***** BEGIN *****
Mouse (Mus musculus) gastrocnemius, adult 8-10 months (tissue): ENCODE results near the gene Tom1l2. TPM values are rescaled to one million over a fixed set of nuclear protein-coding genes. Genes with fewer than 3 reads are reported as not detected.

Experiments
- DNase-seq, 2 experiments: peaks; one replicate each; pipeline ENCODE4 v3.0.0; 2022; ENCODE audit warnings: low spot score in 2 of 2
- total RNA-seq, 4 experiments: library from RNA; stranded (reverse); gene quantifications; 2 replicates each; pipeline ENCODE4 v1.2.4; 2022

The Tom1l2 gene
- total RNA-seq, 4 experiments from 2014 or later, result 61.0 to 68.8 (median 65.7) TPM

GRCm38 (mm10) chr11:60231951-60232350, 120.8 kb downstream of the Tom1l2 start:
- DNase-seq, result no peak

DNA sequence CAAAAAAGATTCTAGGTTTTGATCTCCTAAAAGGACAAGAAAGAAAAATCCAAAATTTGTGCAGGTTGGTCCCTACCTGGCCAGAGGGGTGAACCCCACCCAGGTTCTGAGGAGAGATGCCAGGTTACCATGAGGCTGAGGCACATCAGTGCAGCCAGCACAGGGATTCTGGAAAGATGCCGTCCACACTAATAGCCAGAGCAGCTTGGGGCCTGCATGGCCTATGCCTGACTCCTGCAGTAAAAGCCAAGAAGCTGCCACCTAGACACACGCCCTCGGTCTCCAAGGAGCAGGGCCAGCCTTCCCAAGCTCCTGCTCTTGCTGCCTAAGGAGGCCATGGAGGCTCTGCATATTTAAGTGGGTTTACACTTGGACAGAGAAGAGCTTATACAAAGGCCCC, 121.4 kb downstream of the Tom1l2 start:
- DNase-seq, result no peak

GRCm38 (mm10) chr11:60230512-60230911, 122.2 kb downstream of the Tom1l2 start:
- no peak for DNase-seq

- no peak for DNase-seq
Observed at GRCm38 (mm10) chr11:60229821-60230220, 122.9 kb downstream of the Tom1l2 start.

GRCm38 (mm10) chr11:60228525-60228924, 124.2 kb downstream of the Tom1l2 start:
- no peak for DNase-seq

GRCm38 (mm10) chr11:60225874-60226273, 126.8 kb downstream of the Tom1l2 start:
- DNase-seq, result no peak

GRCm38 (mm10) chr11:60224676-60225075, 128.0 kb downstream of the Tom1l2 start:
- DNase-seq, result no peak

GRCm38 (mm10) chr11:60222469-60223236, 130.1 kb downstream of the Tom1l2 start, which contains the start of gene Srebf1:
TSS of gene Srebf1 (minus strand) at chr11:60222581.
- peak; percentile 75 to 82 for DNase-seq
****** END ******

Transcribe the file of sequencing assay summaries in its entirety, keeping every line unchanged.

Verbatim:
Mouse (Mus musculus) gastrocnemius, adult 8-10 months (tissue): ENCODE results near the gene Tom1l2. TPM values are rescaled to one million over a fixed set of nuclear protein-coding genes. Genes with fewer than 3 reads are reported as not detected.

Experiments
- DNase-seq, 2 experiments: peaks; one replicate each; pipeline ENCODE4 v3.0.0; 2022; ENCODE audit warnings: low spot score in 2 of 2
- total RNA-seq, 4 experiments: library from RNA; stranded (reverse); gene quantifications; 2 replicates each; pipeline ENCODE4 v1.2.4; 2022

The Tom1l2 gene
- total RNA-seq, 4 experiments from 2014 or later, result 61.0 to 68.8 (median 65.7) TPM

GRCm38 (mm10) chr11:60231951-60232350, 120.8 kb downstream of the Tom1l2 start:
- DNase-seq, result no peak

DNA sequence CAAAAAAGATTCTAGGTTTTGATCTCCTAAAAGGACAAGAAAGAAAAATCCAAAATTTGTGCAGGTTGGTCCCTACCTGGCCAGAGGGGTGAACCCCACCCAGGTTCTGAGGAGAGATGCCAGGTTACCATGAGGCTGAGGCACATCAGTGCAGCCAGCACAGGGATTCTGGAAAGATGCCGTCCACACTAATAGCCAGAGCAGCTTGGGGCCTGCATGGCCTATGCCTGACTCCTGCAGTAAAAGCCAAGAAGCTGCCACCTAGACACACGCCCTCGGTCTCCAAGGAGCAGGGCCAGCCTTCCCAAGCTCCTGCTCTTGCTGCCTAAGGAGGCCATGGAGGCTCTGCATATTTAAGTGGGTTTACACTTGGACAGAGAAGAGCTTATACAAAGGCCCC, 121.4 kb downstream of the Tom1l2 start:
- DNase-seq, result no peak

GRCm38 (mm10) chr11:60230512-60230911, 122.2 kb downstream of the Tom1l2 start:
- no peak for DNase-seq

- no peak for DNase-seq
Observed at GRCm38 (mm10) chr11:60229821-60230220, 122.9 kb downstream of the Tom1l2 start.

GRCm38 (mm10) chr11:60228525-60228924, 124.2 kb downstream of the Tom1l2 start:
- no peak for DNase-seq

GRCm38 (mm10) chr11:60225874-60226273, 126.8 kb downstream of the Tom1l2 start:
- DNase-seq, result no peak

GRCm38 (mm10) chr11:60224676-60225075, 128.0 kb downstream of the Tom1l2 start:
- DNase-seq, result no peak

GRCm38 (mm10) chr11:60222469-60223236, 130.1 kb downstream of the Tom1l2 start, which contains the start of gene Srebf1:
TSS of gene Srebf1 (minus strand) at chr11:60222581.
- peak; percentile 75 to 82 for DNase-seq